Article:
Opening arguments began Tuesday in the federal fraud trial of Casey David Crowther touching on his purchase of a nearly $700,000 boat, his company’s use of the Paycheck Protection Program and, from his defense attorney, the “absolute truth.”
The trial got started in earnest before Judge John Steele in U.S. District Court in Fort Myers on Tuesday after the first day was dedicated to seating a jury and a surprise plea of guilty on two counts by the Fort Myers roofer.
At a hearing before the trial started Monday morning Crowther entered a guilty plea to two of six counts of the federal fraud indictment. Crowther’s decision to enter the plea was made on his own and not part of a plea deal.
Crowther could get up to 30 years in prison and have to pay millions during sentencing on the two counts, to be scheduled later.
Crowther, 35, of North Fort Myers and president of Target Roofing, is under a federal indictment for COVID-19 Paycheck Protection Program fraud.
During the opening arguments federal attorney Michael Leeman said the prosecution would show how Crowther misused the PPP program in a way that allowed him to purchase the 40-foot catamaran and a waterfront million-dollar home in Saint James City.
Leeman showed a timeline that claimed Crowther manipulated the PPP funds to get him the boat and the house.
The prosecution also said it would prove allegations that Crowther faked the hiring of 39 employees at his roofing company that did nothing more than shred papers and then fired them not long after when federal PPP program rules changed to make it easier for the alleged fraud.
Leeman said, except in one instance, which he said was Crowther, none of the “fake” employees ever cashed a check.
“That’s the case folks,” Leeman said after touching on several other financial areas of alleged fraud. “You’re going to hear a lot of evidence.”
Crowther’s lawyer, Nicole Hughes Waid of Naples, in her opening, said: “Facts matter. All of the facts matter … not just the parts the government wants you to hear.”
Waid said that the prosecution, which bears the burden of proof, was selectively using information to make the situation appear illegal.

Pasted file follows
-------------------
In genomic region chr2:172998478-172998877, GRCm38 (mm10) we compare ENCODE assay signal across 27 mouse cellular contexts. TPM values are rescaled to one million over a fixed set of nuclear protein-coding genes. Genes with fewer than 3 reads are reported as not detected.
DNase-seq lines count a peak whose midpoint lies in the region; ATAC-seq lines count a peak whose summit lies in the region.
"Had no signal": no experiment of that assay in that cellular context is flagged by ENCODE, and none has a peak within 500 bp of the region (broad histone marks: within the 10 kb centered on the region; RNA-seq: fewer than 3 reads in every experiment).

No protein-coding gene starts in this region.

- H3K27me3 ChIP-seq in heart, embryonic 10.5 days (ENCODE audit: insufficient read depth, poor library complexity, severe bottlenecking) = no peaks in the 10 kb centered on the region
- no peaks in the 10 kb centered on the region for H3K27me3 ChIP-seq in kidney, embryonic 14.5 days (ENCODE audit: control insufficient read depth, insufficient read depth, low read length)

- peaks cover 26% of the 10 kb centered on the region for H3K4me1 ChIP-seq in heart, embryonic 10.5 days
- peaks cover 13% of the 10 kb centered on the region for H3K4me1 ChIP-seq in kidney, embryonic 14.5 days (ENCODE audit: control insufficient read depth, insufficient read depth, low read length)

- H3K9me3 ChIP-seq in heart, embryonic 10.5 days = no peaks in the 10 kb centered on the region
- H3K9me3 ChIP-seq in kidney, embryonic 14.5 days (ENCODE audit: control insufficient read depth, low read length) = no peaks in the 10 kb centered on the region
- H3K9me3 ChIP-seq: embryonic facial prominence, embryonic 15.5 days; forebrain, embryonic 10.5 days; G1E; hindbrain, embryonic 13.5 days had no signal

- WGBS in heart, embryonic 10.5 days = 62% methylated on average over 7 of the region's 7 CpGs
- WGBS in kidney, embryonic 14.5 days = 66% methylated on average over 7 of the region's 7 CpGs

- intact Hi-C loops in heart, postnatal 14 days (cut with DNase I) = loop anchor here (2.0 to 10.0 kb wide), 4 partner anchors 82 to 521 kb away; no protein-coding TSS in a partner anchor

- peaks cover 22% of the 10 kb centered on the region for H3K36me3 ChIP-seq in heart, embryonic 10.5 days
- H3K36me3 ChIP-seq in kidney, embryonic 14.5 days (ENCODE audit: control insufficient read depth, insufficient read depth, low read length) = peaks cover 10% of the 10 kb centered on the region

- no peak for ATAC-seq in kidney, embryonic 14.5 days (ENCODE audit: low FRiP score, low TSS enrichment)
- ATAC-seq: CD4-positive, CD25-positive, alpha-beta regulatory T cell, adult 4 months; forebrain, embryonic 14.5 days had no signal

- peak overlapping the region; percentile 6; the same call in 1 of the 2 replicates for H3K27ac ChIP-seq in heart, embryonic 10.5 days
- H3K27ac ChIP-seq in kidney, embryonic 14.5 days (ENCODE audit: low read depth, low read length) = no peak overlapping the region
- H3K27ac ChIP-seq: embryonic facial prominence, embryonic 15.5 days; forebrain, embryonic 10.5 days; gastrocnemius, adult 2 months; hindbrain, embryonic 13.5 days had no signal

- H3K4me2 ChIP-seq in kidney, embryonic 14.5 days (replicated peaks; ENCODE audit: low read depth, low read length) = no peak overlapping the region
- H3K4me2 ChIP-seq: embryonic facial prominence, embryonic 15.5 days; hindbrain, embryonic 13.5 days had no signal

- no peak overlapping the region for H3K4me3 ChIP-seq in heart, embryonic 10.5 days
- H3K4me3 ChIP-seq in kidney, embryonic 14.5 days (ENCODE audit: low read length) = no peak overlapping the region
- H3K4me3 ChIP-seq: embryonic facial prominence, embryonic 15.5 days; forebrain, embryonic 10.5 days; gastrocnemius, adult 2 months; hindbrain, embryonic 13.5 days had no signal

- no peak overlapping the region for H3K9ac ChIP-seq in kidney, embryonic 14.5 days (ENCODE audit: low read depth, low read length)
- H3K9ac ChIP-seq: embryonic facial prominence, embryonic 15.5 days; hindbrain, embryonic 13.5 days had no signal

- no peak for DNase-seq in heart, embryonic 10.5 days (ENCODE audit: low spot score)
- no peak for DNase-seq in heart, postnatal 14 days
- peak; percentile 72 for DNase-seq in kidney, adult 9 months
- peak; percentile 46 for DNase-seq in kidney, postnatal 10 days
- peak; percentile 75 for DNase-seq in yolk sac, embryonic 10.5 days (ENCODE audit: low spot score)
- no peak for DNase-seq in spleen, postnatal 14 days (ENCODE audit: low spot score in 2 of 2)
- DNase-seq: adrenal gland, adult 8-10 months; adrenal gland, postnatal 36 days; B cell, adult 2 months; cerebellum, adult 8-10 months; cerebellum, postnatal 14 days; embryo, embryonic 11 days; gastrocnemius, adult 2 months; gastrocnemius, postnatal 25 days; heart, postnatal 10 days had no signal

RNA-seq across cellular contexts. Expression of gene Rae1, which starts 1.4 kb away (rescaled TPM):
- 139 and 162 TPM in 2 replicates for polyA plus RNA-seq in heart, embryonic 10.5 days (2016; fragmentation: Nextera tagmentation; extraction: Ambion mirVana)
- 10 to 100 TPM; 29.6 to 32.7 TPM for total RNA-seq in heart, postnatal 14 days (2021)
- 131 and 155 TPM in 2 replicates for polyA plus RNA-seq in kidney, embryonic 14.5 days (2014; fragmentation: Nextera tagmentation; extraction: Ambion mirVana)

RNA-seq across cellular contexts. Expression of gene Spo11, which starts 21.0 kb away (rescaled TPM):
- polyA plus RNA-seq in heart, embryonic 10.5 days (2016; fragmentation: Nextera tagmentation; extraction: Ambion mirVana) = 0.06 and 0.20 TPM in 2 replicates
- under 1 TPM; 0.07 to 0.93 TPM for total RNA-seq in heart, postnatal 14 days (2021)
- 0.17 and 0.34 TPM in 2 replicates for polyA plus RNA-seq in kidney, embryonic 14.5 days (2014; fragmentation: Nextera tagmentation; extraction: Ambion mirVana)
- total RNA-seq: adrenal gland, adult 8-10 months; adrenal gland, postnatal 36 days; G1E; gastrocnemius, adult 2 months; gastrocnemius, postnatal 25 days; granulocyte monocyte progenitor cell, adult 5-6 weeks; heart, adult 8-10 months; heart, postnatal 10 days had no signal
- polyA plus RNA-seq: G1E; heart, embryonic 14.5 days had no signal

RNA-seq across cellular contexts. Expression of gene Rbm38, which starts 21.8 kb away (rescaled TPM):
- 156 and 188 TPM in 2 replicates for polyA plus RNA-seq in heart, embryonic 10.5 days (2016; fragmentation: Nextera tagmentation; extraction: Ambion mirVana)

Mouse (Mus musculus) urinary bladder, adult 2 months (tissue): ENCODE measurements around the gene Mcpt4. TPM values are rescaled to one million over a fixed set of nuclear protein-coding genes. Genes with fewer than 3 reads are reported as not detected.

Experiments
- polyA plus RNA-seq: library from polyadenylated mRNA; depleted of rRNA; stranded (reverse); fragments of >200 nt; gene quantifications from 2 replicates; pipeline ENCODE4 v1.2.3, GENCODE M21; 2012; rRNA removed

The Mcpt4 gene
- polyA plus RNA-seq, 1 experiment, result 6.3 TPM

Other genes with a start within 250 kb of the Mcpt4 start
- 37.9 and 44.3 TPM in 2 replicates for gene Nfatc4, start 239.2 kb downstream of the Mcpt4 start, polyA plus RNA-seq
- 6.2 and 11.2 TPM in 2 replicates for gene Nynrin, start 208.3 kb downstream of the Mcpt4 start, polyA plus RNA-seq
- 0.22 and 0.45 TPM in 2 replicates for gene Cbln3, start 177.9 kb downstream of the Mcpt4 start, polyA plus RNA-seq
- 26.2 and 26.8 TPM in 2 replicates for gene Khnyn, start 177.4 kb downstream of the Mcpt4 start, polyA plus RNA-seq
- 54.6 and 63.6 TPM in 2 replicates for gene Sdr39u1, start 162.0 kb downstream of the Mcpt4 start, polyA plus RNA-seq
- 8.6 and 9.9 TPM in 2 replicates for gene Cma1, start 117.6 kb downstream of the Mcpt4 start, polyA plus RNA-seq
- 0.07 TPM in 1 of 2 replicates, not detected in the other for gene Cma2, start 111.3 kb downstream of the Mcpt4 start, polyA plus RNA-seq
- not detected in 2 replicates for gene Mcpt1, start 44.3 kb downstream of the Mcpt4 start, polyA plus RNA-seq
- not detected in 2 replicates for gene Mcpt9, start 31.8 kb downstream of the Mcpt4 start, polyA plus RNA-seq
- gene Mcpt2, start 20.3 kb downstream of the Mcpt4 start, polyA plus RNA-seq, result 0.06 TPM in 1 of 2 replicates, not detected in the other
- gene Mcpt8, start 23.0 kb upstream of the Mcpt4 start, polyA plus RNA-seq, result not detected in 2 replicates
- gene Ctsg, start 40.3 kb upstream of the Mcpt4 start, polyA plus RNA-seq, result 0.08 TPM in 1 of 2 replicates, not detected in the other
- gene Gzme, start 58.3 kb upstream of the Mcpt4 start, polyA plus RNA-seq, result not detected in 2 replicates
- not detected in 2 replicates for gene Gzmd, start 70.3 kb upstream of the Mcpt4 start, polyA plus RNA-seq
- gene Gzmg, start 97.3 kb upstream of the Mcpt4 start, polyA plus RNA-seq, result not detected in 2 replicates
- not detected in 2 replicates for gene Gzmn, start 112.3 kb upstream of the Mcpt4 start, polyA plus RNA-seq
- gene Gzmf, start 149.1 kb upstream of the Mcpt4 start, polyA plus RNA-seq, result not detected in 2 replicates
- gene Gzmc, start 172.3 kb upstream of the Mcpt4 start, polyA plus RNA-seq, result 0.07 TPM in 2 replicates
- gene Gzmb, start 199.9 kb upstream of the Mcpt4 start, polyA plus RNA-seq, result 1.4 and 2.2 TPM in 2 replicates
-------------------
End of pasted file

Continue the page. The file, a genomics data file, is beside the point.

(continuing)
“There’s been no loss to the bank,” she said. “Casey Crowther remains in good standing with Sanibel-Captiva Bank.”
She said the money Crowther got was truly a loan from Sanibel-Captiva Bank to Target Roofing.
“That’s indisputable,” she said. “It’s not government money.”
She said also indisputable was that Target paid its employees.
She said that rule changes for the PPP program since it was put into place have made things confusing.
“The government confuses the loan with the forgiveness,” she said, referring to an aspect of the program that allows loan recipients to not have to pay back the funds if they meet certain criteria.
“They are two different buckets,” she said. “Target never applied for forgiveness. The money was utilized for what it was intended.”
On the topic of the boat, Waid said Crowther has a history of buying and selling boats and had a “knack” for making money off the sales. She said Crowther used the boat to entertain clients, vendors and employees and for charity events.
The craft, worth around $800,000, was purchased by Crowther at “fire sale” prices, Waid said, and had plans to resell the boat and would have made a profit had he not been arrested and the vessel seized by the government.
She also said the purchase of the boat may have been a bad idea at the time but that bad ideas were not illegal.
Waid concluded her opening saying the federal government was trying to distract from the facts of the case.
“They’re throwing things against the wall,” she said. “Remember the facts.”
The first witnesses
The prosecution began calling witnesses mid-morning after a late juror delayed the trial until 9:40 a.m.
Two prosecution witnesses, employees who formerly worked at Sara Bay Marina in Sarasota, testified to the purchase of the catamaran by Crowther and how they said he told them he was going to use the craft.